Dankso: Optimized storage and fast picking

In Dansko’s new 200,000-square-foot distribution center, conventional full case picking and mobile robotic split case picking come together for an efficient, ergonomic and unique solution.

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Dansko LLC,
West Grove, Pa.

Size: 200,000 square feet
Products: Shoes and promotional items
SKUs: 4,000 active SKUs
Throughput: 1,500 cartons per day, which equals 18,000 to 20,000 pairs of shoes per day
Employees: 70
Shifts per day/days per week: 1.5 shifts, 5 days per week.

Receiving: When containers arrive at the receiving dock (1), cases are unloaded onto a conveyor and delivered to a quality assurance and staging area (2).

Once the cases are opened and the contents verified, they are scanned by an inventory control associate and palletized 28 cases to a pallet. A license plate bar code label is applied and completed pallets are staged for putaway into storage.

Storage: The warehouse management system (WMS) determines if the product will be sent to reserve storage (3) or is needed to replenish the mobile robot Kiva picking system (5).

  • Reserve storage: Storage in the reserve area (3) is not directed by the WMS. Instead, an associate scans a pallet in the staging area, chooses an open storage location in the pallet rack and then scans the location bar code on the rack to confirm the storage location and completion of the task. The pallet is now available in the WMS. Some items are stored in a slow-moving storage and picking area (4).

Mobile robotic picking system: Pallets with product for the Kiva picking system (5) are delivered to a replenishment station (6) and dropped onto an accumulation conveyor. An operator scans the bar code label on a pallet and the label on a case. The operator then places an electronic puck on the case that communicates with the Kiva system. The system sends the appropriate storage pod for that case. When the pod arrives, a laser light indicates which shelf the case should be placed on for storage. The operator confirms the task by pressing a button on the pod. The inventory is now available in the WMS.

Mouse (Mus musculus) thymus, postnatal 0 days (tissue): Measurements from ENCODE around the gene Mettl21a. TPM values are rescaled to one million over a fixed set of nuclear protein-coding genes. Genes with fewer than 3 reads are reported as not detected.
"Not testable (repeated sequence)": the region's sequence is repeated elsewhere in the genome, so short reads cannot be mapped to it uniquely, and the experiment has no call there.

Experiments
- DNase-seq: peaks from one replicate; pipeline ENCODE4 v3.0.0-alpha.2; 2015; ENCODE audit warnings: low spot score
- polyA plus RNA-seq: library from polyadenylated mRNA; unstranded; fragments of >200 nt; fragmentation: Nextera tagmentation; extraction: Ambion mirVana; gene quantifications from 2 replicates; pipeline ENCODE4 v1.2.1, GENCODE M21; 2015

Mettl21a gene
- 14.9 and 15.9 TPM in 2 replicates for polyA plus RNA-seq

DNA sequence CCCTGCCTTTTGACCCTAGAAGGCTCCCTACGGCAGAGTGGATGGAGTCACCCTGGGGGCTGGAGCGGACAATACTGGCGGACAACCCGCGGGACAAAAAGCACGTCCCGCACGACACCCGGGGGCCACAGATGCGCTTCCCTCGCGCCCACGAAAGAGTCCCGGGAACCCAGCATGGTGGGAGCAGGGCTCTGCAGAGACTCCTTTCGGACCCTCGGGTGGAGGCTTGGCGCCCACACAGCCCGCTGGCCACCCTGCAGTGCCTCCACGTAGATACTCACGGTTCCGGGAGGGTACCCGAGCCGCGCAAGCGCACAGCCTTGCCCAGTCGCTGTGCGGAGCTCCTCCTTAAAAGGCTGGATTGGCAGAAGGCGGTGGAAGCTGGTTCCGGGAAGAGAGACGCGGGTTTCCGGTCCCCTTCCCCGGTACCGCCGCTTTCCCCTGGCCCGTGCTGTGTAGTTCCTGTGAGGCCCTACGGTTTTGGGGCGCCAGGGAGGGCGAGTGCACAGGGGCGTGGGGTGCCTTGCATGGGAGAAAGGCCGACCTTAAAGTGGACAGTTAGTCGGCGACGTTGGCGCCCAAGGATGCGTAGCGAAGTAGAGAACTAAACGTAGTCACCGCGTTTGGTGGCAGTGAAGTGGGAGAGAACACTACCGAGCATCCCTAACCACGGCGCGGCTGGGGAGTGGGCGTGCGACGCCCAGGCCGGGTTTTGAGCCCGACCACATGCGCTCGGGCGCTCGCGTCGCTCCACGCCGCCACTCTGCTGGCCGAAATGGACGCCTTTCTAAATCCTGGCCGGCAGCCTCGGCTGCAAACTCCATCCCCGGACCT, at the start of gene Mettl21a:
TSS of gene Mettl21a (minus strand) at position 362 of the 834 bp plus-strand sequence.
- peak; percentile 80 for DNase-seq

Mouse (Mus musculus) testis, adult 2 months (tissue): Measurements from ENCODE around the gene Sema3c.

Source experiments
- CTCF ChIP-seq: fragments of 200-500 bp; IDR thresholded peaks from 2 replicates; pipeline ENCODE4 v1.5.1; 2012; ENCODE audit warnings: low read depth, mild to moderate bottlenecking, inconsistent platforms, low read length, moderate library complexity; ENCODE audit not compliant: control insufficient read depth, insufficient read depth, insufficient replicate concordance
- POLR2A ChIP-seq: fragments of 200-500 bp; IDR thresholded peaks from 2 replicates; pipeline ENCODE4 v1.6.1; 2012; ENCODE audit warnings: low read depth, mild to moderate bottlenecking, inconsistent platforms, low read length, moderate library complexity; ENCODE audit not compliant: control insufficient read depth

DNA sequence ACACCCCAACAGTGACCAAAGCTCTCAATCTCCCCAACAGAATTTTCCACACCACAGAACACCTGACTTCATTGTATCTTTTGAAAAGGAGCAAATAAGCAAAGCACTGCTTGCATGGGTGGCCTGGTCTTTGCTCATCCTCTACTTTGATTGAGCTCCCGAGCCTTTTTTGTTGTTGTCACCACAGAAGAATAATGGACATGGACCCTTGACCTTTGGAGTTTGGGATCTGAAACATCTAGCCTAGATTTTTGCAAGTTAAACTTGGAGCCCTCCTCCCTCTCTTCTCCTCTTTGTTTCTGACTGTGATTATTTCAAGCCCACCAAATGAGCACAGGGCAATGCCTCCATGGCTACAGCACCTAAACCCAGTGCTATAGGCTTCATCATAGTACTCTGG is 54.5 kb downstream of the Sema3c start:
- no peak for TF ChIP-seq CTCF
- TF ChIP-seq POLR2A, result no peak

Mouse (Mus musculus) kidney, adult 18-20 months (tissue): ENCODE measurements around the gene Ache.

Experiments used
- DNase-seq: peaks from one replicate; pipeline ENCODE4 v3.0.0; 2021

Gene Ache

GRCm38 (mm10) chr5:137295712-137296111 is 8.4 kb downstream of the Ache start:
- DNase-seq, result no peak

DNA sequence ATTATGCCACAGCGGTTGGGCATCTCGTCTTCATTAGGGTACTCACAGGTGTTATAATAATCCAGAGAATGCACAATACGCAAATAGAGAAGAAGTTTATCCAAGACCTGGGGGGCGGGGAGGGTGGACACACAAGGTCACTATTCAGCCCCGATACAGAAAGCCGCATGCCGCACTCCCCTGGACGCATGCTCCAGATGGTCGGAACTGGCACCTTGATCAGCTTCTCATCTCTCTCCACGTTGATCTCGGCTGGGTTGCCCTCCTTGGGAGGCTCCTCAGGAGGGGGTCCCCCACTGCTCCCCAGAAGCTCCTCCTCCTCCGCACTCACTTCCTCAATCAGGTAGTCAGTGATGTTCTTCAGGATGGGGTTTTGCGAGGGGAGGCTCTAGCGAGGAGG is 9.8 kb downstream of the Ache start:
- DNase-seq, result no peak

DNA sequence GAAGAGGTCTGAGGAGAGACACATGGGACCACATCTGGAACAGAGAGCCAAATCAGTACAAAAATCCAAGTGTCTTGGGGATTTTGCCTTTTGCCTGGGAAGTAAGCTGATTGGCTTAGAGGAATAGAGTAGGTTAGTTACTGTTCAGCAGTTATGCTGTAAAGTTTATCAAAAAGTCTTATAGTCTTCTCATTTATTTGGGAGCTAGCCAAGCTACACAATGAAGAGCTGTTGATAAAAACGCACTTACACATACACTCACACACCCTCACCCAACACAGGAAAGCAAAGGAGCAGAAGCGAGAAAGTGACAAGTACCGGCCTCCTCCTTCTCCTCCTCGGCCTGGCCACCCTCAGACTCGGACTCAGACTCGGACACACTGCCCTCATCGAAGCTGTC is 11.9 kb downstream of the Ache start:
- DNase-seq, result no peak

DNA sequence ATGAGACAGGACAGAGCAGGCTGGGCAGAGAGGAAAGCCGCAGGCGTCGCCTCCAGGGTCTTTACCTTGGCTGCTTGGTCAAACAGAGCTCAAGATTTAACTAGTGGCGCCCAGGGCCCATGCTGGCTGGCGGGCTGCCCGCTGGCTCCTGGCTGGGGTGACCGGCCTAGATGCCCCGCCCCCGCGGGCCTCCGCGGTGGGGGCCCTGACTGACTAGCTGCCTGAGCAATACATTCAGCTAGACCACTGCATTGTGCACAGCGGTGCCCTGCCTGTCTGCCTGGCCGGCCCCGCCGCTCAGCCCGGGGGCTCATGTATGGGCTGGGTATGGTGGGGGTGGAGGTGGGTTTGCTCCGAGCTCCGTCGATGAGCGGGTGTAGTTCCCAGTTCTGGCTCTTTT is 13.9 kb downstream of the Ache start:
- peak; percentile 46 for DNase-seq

Picking: Just as there are two storage processes, there are also two picking processes: One for full case picking from the reserve storage area (3) and another for split case picking from the Kiva picking system (5).

  • Full case picking: Pick tickets with storage locations for the cases required for an order are distributed to order selectors. Cases are picked to a pallet from the reserve storage area (3) and are then dropped at an induction station (7) for a spiral conveyor. The conveyor transports cases to an order processing area (8) on the mezzanine. Some items will be picked from the slow-moving storage area (4).
  • Mobile robotic picking system: Orders for mixed cases are filled by the Kiva picking system (5). Mobile robots bring storage pods to a work station area (9) where order selectors work on six orders at a time. Lights point to a shelf on the inventory pod while a display indicates how many items are required for the order. Once a shipping case is complete, the order selector places it on a conveyor (10) that will transport it to the mezzanine level for order processing (8).

Processing: Once an order is complete, cases are sent to the order processing area on the mezzanine (8) where cartons are finalized with any customer service requirements. Once that is complete, parcel shipments are conveyed (11) to a manifest station (12) where a FedEx or UPS shipping label is applied.

Orders that are shipped by truck are automatically taped and then sorted to one of five shipping lanes (13) based on the shipping method.
UPS orders are conveyed directly into a trailer (14). FedEx or truck shipments are manually palletized and loaded onto a trailer. 

System suppliers
Systems integrator and warehouse control system: enVista
Picking system: Kiva Systems
Conveyor/sortation: Hytrol
ERP: Microsoft Dynamics (Navision)
WMS: Lanham Associates
Lift trucks: Crown
Mobile computing and bar code scanning: Motorola Solutions
Rack: REB Storage Systems

About the Author

Bob Trebilcock
Bob Trebilcock, editorial director, has covered materials handling, technology, logistics and supply chain topics for nearly 30 years. In addition to Supply Chain Management Review, he is also Executive Editor of Modern Materials Handling. A graduate of Bowling Green State University, Trebilcock lives in Keene, NH. He can be reached at 603-357-0484.

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